Just had an argument with someone who thinks (micro)python is the way to go for embedded projects. Cause a lot of engineers are terrible at using C/C++. And their argumets for optimisation and granular controll over what the processor does is not necessary.
Its utterly wrong to push technologies into areas for which they werent originally designed for. We've seen it alot with websites lately and I dont like that embedded is heading the same way!

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    Comfort always trumps all the rest in the end. What matters is not 'best' but 'good enough'.
    other examples:
    - full multi purpose theme Wordpress installs for single placeholder static page that could be done in half an hour with megabytes of disk space, data and loading time saved,
    -I love good coffee yet drink Senseo at home cuz it's just so fast and cheap
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    I mean it could be interesting but we would need a ton of drivers and wrappers just to make it work in Python, which ironically would be made in C, C++ and maybe Rust, then compile it back to fit in a MCU limited flash space. Obviously we cannot have the full interpreter in there lol.

    Maybe one day we will have optimised and compiled python for embedded and a debugger than can reinterpret it back in python. Still, you would need knowledge of C, C++ and assembly to debug.

    Personally for now I prefer to keep Python for mini-PCs with configurable hardware, like RPi.
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    Seems like uPython could be a good tool in the future though if it ends up being good.
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    I bet these people don't even have any idea on what e.g. dynamic memory allocation will lead to on small controllers without MMU.

    That's on top of needing a larger controller than necessary, which is a no-go both in terms of cost and often also in terms of energy consumption.
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    I'm getting tilted by reading this...
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    There is no excuse for bad coffee.
    Get a cheap iron Moka pot and a cheap (preferably inductive) "hot" plate and you can have fast and good coffee made at exactly the right temperature.
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    He’s cancer.
    Stick him with some chemo, stat!
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    C makes it hard to build modular and easy to maintain code. For products which have those requirements over runtime efficiency, MicroPython could be a viable option (especially when it's compiled, not interpreted).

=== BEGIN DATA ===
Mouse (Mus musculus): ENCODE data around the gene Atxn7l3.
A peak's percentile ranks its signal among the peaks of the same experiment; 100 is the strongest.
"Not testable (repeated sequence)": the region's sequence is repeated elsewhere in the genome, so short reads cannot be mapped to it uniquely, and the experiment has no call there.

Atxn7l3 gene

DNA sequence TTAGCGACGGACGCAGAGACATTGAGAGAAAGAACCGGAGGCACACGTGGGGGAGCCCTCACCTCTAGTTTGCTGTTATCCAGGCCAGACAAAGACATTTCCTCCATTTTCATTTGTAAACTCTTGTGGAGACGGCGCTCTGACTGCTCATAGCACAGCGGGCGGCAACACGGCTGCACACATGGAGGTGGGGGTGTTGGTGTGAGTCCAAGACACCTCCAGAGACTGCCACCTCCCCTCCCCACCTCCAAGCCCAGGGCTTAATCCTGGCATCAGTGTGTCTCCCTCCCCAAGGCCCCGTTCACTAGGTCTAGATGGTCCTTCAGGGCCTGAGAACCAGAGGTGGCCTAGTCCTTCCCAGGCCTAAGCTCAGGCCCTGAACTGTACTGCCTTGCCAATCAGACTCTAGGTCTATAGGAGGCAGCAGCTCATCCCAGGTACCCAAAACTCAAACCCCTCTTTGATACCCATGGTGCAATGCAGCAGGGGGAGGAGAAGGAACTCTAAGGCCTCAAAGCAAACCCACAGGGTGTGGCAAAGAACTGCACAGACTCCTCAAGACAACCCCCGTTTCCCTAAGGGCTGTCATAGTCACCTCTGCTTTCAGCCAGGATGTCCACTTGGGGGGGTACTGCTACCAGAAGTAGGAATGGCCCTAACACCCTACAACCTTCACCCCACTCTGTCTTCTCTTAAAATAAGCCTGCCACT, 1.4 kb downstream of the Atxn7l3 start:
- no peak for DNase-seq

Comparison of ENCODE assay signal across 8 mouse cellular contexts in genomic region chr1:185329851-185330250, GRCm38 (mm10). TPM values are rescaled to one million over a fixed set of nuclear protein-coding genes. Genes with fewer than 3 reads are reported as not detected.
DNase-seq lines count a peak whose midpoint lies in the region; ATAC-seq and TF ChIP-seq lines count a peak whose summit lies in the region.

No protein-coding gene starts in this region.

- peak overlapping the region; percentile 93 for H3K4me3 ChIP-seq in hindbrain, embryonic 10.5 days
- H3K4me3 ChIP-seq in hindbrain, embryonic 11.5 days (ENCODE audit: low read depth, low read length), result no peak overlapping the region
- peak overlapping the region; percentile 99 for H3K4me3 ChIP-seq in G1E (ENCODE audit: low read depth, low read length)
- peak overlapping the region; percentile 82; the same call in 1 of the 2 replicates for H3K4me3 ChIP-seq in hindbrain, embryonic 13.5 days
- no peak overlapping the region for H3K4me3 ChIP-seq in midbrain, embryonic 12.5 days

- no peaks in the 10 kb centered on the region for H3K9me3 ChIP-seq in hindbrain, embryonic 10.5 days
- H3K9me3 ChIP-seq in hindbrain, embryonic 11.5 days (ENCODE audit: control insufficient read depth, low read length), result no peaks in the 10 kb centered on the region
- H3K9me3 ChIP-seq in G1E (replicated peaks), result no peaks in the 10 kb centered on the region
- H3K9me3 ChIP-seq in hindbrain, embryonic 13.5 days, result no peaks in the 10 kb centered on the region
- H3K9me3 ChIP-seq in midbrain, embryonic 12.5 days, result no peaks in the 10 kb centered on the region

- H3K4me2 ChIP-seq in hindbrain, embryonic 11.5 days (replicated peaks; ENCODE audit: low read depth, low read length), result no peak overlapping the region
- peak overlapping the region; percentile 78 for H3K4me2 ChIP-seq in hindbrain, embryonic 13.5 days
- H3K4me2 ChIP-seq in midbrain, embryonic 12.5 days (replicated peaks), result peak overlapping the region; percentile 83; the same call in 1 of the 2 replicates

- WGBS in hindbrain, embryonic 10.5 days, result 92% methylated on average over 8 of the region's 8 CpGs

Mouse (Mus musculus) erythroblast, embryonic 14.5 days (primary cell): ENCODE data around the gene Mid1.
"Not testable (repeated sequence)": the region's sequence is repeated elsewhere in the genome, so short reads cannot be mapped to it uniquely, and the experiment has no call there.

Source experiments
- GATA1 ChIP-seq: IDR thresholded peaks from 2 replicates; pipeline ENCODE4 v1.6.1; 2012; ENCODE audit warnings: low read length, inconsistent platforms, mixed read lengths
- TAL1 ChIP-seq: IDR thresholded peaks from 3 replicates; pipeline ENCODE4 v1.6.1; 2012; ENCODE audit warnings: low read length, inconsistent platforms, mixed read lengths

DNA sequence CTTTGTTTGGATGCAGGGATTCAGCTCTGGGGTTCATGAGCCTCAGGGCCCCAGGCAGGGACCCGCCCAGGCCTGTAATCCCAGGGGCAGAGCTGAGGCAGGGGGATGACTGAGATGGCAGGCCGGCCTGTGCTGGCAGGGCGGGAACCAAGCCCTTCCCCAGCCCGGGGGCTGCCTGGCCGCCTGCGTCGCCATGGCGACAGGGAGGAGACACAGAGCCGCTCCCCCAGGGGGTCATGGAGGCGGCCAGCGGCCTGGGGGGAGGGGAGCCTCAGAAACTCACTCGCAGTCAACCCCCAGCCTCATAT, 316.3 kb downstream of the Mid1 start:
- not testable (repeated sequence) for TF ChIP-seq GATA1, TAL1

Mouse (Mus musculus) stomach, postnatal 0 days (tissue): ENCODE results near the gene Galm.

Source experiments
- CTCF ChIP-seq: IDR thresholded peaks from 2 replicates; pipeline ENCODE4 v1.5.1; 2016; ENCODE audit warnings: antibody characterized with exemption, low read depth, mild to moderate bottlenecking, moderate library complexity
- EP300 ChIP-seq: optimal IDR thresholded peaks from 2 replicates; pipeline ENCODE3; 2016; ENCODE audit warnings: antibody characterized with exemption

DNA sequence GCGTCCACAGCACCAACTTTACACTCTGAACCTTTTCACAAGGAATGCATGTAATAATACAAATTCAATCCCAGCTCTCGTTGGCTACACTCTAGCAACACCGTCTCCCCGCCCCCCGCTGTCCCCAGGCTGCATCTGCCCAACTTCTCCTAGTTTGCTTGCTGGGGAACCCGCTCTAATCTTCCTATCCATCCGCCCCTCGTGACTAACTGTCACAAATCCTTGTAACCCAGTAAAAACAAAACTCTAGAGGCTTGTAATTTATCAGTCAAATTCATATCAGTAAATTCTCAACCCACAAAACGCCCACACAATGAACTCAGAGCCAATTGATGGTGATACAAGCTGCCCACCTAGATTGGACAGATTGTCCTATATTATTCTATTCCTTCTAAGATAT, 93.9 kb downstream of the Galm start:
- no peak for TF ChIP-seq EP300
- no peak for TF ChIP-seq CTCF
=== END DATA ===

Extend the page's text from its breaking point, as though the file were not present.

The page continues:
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    @Scade C doesn't make that hard. You can even have object oriented idioms in C if you want that. It's just that it isn't as convenient because you have to manage stuff manually, which is exactly what you want on microcontrollers.
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    @Fast-Nop I don't want to work around the limitations of C and it's preprocessor and I don't want to manually manage architecture and high-level code. I want convenience to work efficiently. That doesn't mean not to low-level control the hardware when it's beneficial.
    But I think that can be achieved with a version of Python adapted for MCUs. There have always been good solutions like inline assembly in C or calling C libraries from Python. I don't think it's ready yet, but we shouldn't stop looking for improvements because of tradition.
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    @Scade OOP-C isn't working around C. Function pointers have always been a part of C. Actually, that was how "C with classes" was implemented initially.

    Also, common controllers don't have much program space to begin with, like some 64k, or sometimes even 1MB. You don't need high level code if your programs can't grow large anyway.

    On the other hand, not being fine with manual memory management isn't a reason to waste money on using larger controllers in products, which would not only cost more, but also use more energy.